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AMC and the Colleges, are they part of the problem or part of the solution?

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In early December, AMA New South Wales convened a regional Specialist Workforce Forum in Wagga Wagga. On a 40-degree day, the basic structural flaws bedevilling rural specialist workforce provision were laid bare by an excellent array of contributors. These included the NSW Health Minister Jillian Skinner, her relevant departmental advisors, and multiple College representatives.

Figures were presented showing that, without question, the wheel has turned too far toward the provision of sub-specialists rather than generalist specialists across the training spectrum. Our ratio of sub-specialists to generalists is now the world’s highest.

It was generally agreed that Australia now has enough doctors in the pipeline, and that the core issue now is not numbers but maldistribution.

The concept of a quality regional training continuum across all specialties was broadly embraced as a key part of any solution, with enhanced support for trainees and supervisors, and much better networking given the smaller numbers.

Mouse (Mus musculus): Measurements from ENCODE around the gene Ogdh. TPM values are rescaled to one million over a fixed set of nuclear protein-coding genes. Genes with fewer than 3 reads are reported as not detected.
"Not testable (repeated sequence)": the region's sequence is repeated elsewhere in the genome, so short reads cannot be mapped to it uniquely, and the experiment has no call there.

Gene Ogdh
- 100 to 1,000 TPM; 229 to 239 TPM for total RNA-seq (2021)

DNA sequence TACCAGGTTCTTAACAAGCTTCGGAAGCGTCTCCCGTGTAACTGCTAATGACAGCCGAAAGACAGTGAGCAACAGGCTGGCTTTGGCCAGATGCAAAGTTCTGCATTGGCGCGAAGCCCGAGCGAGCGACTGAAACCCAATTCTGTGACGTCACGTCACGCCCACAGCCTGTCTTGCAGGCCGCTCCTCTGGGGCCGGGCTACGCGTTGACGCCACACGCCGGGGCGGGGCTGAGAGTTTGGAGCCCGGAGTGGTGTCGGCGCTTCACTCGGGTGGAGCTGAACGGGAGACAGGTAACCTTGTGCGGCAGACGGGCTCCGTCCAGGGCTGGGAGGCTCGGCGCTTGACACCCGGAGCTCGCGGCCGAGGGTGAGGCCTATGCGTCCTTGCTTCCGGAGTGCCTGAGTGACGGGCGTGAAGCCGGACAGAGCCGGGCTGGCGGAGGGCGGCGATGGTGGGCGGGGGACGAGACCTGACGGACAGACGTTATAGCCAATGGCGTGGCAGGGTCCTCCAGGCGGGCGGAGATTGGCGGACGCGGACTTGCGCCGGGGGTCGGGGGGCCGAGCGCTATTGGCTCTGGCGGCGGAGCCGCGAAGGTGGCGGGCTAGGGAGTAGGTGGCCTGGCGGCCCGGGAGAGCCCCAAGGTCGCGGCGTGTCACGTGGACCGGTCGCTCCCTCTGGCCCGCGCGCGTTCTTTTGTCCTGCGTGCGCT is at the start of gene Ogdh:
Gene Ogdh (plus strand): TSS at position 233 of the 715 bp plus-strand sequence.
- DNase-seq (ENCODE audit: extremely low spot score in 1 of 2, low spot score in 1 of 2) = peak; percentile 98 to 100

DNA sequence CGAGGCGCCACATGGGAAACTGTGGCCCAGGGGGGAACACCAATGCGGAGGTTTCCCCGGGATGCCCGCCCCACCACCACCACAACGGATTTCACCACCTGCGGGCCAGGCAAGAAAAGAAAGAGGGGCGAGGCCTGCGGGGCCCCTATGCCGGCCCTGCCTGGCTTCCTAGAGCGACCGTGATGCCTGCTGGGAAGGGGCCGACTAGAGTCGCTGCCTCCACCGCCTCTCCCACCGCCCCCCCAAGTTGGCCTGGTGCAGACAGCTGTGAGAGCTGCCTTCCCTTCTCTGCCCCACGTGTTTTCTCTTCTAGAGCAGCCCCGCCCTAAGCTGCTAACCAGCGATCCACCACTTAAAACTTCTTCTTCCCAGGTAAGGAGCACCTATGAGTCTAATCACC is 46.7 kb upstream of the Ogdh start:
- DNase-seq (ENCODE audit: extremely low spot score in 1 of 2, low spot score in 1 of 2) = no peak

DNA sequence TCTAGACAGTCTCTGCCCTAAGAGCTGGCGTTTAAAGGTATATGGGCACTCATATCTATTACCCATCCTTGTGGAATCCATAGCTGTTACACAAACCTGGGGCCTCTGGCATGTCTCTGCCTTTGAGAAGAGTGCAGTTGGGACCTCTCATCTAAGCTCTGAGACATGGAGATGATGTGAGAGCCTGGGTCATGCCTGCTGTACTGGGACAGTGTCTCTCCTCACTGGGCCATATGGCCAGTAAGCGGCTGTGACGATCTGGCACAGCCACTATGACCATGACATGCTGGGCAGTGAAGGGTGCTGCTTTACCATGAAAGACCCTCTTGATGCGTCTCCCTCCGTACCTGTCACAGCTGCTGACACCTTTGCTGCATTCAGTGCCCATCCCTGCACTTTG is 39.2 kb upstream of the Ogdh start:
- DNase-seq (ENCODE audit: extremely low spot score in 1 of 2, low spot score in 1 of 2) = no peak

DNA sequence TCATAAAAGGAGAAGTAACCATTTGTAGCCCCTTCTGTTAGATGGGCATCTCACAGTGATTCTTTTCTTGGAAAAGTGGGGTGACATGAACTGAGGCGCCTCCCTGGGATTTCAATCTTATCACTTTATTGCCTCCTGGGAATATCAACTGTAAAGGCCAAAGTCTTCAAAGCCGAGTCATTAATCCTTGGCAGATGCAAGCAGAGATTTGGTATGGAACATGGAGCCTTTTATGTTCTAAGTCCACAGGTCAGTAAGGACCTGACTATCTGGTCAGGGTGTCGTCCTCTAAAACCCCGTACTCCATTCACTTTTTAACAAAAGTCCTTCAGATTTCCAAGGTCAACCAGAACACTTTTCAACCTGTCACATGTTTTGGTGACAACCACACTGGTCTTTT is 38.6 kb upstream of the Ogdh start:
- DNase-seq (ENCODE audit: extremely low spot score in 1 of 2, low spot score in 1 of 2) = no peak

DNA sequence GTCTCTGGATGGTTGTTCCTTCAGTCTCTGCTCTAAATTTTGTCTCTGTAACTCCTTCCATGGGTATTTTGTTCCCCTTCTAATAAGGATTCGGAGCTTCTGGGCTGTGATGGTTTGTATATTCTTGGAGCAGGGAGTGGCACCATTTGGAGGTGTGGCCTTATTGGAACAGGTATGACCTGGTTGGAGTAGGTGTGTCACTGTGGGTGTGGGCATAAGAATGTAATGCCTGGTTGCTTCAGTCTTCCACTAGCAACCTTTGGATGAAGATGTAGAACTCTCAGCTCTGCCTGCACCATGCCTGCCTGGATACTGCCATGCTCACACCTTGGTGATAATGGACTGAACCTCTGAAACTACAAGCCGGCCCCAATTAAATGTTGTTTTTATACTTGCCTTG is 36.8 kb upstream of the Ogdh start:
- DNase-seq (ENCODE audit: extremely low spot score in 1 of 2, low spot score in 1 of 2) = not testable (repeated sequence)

Stupidities galore were exposed, such as doctors in urban-based training positions receiving accommodation, relocation and travel grants for rural rotations, while those based in regional centres received no such grants on urban rotation.

A recurring concern was that the specialist Colleges do not see the rural and regional workforce crisis as being their concern. Nor do they see it being part of their core business to find and facilitate solutions for the provision of specialists to regional Australia.

The Australian Medical Council (AMC) was perceived to have washed its hands completely of any responsibility in corralling the Colleges, which it oversights and accredits, to ensure regional and rural specialist provision.

I would like to know how many members of the AMC Board are from rural and regional Australia, and what its constitution mandates regarding its geographic composition. Workforce standards are an essential of service provision, but so too is the geographic distribution of workforce if non-urban Australia is to be well served.

Any effective solution to the workforce crisis must involve State governments as funders of both training positions and regional training hospitals, Colleges as providers of education to regional trainees, the AMC as the accrediting body of Colleges, and the Federal Minister for Health in advising the AMC and Colleges of their responsibilities for supplying the workforce needs of Australia’s many regions.

This may mean redrafting the constitutions of some of these bodies if they are to continue to receive Commonwealth support and funding.

Additionally, the States must be funded to ensure regional specialist career paths are attractive, high quality, well renumerated, do not have overly onerous on-call responsibilities and do have a certainty of continuity.

What is needed is a champion for rural and regional health to get all the players involved working as a team.

If  Darren “Boof” Lehmann can do it to win back the Ashes, then perhaps it is not asking too much for Senator Fiona Nash to deliver a similar miracle from Canberra.